I believe each author has put their heart into it and wrote it because they have a story they want to share. I also believe they want their book to be great.
Does that mean it is? Sadly, no.
And I’m not just referring to poor grammar (which is unfortunately common). In short, very few people (if anyone) can sit down and write a fantastic story, worded well, and nail the elements of a good children’s book.
That’s why it’s crucial to do your research and study the elements of a good children’s book.
Elements of a good children’s book
This brings us to what should be present in a good children’s book…
Here are the elements of a good children’s book:
- Distinctive and memorable characters
- Believable Dialogue
- Action and Suspense
- Strong plot
- Satisfying Ending
- Enjoyable to read aloud (for younger children)
- Appealing illustrations
- Memorable and different[spacer height=”20px”]
Let’s briefly discuss each of these.
Distinctive and memorable characters
Characters are arguably the most important element of a children’s book. Without a memorable character, kids won’t have an emotional connection with the book.
A great character is also the perfect foundation for a series.
If you don’t spend time around kids, you won’t know how they talk. So hang out with kids, and listen.
If the dialogue in your writing is unnatural or not true-to-life, your book won’t be a hit.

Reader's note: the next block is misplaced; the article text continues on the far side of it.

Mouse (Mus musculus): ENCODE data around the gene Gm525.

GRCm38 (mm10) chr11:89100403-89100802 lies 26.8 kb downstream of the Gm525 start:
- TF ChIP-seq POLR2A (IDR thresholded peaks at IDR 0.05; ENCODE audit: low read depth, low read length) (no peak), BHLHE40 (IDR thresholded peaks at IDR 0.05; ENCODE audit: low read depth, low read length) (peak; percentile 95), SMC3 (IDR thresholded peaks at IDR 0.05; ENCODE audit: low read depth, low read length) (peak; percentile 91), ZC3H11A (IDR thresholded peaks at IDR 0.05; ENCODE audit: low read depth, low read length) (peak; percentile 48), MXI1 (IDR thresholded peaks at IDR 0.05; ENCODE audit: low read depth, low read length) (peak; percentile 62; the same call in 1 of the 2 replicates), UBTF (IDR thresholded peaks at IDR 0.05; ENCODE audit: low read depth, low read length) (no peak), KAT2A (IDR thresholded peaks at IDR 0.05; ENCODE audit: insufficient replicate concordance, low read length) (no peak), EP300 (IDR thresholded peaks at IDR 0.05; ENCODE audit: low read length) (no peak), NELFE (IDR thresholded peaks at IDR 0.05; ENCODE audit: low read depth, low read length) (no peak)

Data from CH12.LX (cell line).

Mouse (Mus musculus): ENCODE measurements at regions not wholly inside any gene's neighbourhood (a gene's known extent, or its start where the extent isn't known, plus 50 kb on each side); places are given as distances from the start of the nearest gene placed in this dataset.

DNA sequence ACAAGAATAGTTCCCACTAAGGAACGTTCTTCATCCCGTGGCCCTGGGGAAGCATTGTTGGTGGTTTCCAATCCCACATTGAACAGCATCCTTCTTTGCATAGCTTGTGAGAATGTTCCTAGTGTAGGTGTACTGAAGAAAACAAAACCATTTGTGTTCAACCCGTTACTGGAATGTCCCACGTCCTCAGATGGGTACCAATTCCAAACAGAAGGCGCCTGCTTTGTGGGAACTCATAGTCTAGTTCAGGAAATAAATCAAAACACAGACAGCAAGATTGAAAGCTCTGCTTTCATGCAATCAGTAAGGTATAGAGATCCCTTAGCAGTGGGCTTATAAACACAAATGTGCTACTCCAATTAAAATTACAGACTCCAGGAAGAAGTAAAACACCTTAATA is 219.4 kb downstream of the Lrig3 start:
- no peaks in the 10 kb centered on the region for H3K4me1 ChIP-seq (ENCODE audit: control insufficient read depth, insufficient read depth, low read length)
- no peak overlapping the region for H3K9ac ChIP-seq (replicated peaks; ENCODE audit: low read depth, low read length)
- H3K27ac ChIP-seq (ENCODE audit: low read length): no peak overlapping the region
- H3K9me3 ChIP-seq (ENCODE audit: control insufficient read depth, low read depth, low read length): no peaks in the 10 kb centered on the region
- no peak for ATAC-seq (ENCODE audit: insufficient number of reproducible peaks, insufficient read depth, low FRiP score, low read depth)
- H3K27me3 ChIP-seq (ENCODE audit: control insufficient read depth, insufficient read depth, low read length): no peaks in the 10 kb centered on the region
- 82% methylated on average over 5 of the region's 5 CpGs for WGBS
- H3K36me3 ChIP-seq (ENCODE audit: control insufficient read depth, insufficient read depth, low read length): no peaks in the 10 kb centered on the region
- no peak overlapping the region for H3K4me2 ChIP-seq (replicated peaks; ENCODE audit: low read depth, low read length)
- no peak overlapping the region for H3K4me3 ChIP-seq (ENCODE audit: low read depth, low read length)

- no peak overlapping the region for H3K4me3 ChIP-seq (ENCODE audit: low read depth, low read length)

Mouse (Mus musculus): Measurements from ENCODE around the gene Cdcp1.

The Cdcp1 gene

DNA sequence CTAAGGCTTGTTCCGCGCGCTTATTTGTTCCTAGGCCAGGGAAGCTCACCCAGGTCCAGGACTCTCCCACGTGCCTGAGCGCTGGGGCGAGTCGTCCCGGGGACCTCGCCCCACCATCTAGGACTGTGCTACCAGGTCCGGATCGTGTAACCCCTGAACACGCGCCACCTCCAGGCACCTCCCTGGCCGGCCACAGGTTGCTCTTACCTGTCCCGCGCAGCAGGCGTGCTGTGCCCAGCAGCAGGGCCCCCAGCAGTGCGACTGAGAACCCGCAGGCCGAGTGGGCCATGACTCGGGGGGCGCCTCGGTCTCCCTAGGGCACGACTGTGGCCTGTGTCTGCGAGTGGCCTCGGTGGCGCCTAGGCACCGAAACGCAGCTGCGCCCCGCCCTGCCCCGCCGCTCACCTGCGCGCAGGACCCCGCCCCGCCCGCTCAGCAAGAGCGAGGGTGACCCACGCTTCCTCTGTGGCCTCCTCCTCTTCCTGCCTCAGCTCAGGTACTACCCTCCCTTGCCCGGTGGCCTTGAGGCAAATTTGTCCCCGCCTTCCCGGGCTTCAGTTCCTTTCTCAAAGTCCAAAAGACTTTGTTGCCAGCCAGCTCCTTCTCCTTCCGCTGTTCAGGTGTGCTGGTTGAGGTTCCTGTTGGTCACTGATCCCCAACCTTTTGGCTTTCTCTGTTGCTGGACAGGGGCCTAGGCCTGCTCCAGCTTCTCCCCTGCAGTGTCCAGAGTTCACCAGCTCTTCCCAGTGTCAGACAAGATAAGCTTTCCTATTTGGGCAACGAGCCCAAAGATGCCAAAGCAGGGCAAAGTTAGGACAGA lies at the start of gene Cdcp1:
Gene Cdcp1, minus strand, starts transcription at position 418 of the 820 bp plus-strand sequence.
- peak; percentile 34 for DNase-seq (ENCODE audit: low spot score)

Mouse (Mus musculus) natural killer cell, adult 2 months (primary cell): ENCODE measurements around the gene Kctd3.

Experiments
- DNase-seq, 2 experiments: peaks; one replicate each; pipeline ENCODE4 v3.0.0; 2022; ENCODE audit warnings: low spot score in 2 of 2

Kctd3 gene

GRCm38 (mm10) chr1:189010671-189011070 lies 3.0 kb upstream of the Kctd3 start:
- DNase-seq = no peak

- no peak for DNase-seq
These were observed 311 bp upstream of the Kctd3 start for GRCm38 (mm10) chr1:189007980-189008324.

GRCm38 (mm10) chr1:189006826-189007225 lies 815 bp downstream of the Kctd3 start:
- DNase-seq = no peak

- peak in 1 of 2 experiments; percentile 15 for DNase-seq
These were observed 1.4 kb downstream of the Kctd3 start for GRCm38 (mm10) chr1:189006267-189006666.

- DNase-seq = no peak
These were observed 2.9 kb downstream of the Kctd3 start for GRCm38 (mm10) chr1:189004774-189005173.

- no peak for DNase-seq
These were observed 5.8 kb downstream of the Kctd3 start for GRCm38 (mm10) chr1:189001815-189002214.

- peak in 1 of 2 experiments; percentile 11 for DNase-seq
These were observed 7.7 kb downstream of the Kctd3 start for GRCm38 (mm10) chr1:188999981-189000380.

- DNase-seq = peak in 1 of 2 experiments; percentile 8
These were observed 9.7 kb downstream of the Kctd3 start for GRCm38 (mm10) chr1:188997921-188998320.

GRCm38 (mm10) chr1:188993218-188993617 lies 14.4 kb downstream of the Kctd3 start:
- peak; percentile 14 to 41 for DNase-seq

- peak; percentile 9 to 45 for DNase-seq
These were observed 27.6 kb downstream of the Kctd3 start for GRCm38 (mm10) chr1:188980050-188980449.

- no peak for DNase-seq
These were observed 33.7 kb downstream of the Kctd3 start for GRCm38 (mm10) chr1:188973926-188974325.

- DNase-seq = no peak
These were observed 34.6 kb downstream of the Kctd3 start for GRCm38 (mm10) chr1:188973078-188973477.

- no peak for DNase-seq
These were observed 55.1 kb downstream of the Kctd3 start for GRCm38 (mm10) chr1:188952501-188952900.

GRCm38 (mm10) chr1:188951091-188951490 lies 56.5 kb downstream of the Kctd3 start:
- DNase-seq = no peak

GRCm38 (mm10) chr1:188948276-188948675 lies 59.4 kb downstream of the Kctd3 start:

Action and suspense
Action and suspense make your story gripping. That doesn’t mean your book has to be like a Rambo movie, but there should be activity, conflict and tension.
Of course, make it age-appropriate. A child losing their teddy can be plenty of conflict and suspense!
No matter how strong your characters, you still need a wonderful story. Create a conflict and have the character learn and grow as they solve it.
Smaller events along the way can add interest, like setbacks, curve balls and failed or false solutions (where the character thought they’d solved the problem, but they hadn’t).
Kids’ books are not the place for sad or unresolved endings that leave the reader hanging. While the story can take them on an adventurous ride, the ending needs to be satisfying and happy.
Enjoyable to read aloud (for reading to younger children)
Read-aloud books must be likable for the parent too. If you have all the other elements of a good children’s book in place, you’ll be much closer to achieving this goal.